• 6. jodorwosky says I don't like drawing dead horses. it;s very difficult. it's very difficult to draw a body that sleeps, that's abandoned, because in comics you're always studying action. it;s easier to draw people fighting thats way Americans always draw superheroes. it;s more difficult to draw people talking, because there are a series of movements, very small, but that have a significance, and that accounts for more, because it need love, attention to the other, to the little things that speak of personality, of life. the superheores have no personality, all of them have the same gestures and movements (pantomimes ferocity, running and fighting)
  • 7. equally important is the clothing of the characters, the state they;re in, the materials, the textures are a vision of their experiences, of their lives, their situation in the adventure, that can say a lot with out words. In a drew there's a million folds, you must chose 2 or 3, but the good ones.
  • 8. the style, the stylistically continuity of an artist is symbolical, it can be read like the tarot. I chose as a joke the name Moebius, when I was 22, but in truth there's a meaning to that. if you bring a t shirt with Don Quixote, that speaks to me of who you are. in my case, I give importance to a drawing of relative simplicity, that way subtle indications can be made.
  • 9. when an artist, a drawing artist goes out on the street, he does not see the same things other people see. what he sees is documentation about a way of life, about people.
  • 10. another important element is composition. the composition on our stories must be studied, because a page, or a painting, is a face that looks towards (faces) the reader and that speaks to him. it's not a succession of panels with out meaning. there's panels that are full and some that are empty, others that have a vertical dynamic or a horizontal one, and on that there is intention. the vertical excites (cheers), the horizontal calms, an oblique to the right , for us westerners, represents the action heads towards the future, and oblique to the left directs action toward the past. points (points of attention) represent a dispersion of energy. something places in the middle focalises energy and attention, it concentrates.
  • these are basic symbols for reading, that exercise a fascination, a hypnosis. you must have a consciousness about rhythm, set traps for the reader to fall on to, and if he falls, and gets lost and may move inside them with pleasure because there's life. you must study the great painters, the ones that speak with their paintings, of any school or period, that does not matter, and they must be seen with that preoccupation for physical composition, but also emotional. in what way the combination of lines on that artist touches us directly in the heart.
  • 11. narration must harmonize with the drawing. there must be a visual rhythm from the placement of words, plot must correctly maneuver cadence, to compress or expand time. must weary of the election and direction of characters. use them as a film director and study all different takes.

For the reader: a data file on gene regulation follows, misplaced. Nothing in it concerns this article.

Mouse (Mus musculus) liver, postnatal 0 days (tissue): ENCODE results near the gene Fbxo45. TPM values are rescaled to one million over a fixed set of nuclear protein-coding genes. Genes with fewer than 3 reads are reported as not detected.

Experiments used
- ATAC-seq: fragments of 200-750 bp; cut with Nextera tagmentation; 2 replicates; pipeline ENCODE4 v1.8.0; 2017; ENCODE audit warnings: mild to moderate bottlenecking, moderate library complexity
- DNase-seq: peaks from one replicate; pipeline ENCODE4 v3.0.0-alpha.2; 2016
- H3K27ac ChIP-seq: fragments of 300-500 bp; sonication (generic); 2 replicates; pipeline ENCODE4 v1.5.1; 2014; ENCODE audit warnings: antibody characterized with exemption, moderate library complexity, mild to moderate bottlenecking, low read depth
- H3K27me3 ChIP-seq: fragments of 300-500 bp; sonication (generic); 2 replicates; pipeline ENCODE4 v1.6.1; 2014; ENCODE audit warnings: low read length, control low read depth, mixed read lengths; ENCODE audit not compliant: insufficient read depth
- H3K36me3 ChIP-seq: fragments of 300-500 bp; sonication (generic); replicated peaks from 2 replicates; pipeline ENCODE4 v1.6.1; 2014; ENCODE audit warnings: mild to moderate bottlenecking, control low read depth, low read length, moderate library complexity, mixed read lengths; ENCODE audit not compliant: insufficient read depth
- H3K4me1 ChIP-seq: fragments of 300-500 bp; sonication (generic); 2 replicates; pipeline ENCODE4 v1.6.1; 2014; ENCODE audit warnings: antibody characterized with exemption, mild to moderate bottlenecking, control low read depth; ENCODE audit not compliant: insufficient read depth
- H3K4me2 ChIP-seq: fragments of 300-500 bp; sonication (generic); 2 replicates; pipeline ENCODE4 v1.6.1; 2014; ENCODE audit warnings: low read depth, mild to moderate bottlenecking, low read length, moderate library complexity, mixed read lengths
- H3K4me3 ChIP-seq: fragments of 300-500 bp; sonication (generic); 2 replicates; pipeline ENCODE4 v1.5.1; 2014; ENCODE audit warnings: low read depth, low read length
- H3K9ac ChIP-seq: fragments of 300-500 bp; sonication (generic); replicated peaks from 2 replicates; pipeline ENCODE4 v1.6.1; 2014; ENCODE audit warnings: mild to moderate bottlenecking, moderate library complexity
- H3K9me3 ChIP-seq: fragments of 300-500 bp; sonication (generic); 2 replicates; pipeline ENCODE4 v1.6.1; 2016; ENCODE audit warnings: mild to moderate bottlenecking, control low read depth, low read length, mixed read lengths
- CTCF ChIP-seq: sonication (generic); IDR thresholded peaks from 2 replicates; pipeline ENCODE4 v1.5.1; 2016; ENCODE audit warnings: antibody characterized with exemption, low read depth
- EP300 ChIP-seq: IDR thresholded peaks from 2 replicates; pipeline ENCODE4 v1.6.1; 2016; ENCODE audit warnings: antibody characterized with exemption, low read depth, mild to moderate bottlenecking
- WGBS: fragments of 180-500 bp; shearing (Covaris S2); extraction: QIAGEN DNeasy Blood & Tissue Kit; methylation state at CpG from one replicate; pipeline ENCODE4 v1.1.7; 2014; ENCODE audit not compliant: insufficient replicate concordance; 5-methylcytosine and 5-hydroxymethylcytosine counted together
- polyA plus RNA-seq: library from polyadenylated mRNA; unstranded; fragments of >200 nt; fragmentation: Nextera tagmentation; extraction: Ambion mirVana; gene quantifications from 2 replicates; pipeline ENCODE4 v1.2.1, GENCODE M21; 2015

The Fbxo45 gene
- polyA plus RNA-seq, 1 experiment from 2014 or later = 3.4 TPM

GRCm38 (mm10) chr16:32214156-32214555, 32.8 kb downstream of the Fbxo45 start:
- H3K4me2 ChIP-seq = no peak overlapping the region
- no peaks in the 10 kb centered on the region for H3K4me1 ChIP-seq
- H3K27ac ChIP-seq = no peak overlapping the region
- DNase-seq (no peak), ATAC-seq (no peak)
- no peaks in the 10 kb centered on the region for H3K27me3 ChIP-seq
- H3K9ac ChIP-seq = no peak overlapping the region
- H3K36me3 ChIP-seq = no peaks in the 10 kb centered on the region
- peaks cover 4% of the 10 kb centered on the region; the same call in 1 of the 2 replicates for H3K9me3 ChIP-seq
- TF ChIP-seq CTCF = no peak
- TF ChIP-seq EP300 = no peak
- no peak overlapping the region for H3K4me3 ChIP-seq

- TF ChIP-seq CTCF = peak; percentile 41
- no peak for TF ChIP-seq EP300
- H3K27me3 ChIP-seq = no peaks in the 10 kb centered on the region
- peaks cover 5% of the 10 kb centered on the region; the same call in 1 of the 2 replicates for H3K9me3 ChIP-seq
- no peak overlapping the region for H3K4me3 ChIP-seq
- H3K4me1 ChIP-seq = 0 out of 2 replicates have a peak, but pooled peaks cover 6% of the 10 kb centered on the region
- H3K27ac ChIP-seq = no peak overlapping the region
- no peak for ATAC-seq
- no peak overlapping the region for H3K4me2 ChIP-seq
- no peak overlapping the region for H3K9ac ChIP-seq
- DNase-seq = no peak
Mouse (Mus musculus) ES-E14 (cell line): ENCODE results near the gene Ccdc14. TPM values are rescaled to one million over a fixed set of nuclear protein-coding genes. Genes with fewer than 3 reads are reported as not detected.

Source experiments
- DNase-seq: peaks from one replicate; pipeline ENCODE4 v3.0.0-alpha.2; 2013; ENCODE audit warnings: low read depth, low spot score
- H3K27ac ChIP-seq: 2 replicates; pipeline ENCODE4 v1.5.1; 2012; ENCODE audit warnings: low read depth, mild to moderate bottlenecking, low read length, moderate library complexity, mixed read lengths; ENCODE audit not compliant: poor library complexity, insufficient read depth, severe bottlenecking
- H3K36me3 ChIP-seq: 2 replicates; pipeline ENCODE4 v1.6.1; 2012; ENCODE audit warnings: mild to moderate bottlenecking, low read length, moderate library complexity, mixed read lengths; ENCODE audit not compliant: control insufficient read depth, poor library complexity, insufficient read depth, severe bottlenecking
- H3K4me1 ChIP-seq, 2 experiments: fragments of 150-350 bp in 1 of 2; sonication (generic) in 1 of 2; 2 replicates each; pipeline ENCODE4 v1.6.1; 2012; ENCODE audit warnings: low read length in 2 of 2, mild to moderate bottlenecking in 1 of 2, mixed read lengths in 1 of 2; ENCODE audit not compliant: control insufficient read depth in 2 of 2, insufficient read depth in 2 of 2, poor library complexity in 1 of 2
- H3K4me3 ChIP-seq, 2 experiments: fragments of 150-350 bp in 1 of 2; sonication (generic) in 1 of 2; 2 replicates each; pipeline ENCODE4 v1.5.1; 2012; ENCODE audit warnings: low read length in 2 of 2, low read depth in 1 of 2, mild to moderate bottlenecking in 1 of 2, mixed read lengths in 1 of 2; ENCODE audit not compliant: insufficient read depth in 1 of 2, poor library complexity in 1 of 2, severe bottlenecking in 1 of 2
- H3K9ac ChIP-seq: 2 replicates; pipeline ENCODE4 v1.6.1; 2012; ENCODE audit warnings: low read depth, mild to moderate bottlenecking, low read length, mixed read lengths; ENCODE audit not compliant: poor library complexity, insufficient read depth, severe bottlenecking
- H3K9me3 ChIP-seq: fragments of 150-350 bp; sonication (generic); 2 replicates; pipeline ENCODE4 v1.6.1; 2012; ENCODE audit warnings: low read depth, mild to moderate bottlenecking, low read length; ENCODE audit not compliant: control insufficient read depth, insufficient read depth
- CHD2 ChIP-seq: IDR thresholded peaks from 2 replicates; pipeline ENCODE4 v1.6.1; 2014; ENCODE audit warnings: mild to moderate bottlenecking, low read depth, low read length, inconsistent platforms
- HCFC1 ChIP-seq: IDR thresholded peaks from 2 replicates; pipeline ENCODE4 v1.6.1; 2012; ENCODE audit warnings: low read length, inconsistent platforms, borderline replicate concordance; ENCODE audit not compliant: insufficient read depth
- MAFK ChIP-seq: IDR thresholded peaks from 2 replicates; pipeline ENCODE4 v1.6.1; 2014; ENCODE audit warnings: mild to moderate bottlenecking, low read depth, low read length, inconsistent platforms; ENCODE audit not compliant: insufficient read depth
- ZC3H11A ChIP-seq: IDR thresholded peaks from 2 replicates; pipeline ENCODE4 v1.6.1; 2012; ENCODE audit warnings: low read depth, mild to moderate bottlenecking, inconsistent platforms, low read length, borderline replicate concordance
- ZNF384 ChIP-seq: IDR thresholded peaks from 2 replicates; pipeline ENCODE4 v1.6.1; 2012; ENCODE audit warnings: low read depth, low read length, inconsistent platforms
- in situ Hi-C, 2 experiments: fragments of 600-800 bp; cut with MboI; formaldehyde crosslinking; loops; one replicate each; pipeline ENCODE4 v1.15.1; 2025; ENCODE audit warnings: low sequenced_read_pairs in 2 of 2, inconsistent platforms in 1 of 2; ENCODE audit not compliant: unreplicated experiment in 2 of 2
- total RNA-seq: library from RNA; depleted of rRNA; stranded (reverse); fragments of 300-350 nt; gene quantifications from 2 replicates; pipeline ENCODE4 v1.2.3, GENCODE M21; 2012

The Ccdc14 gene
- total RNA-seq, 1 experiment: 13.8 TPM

• 12. careful with the devastating influence of north american comics in mexico, they only study a little anatomy, dynamic composition, the monsters, the fights, the screaming and teeth (grin). I like them as well, but there are many other possibilities that must be explored.
  • 13. there's a connection between music and drawing. but that depends also on the personality and the moment. for perhaps 10 years I've been working in silence, and for me the music is rhythm of the lines (the music he listens to).
  • to draw is sometimes to hunt for findings, an exact (fair, just) line is an orgasm!
  • 14. color is a language that the artist (drawing artist) uses to manipulate the readers attention and to create beauty. there's objective and subjective color, the emotional states of the character influence the coloring and lighting can change from one panel to the next, depending on the space represented and the time of the day. the language of color must be studied with attention.
  • 15. especially at the beginning of a career, one should work on short stories but of a very high quality. there's a better chance to finish them successfully and place them on a book or with editors.
  • 16. there are times when we are headed to failure knowingly, we choose a theme, an existence, a technique that does not suit (convene) us. you must not complain afterwards.
  • 17. when new pages are sent to editors and see rejection, we should ask for the reasons. we must study the reasons for failure and learn. it's not about struggle with our limitations or with public or the publishers. it's more about treating it like in aikido; the strength (power) of the attack is used to defeat him with the same effort.
  • 18. now it is possible to find reader in any part of the planet. we must have this present. to begin with, drawing is a way of personal communication, but this does not imply that the artist must envelop himself in a bubble; it' communication with the beings near us, with oneself, but also with unknown people. Drawing is a medium to communicate with the great family we have not met, the public, the world.
  • august 18th 1996 compiled by Perez Ruiz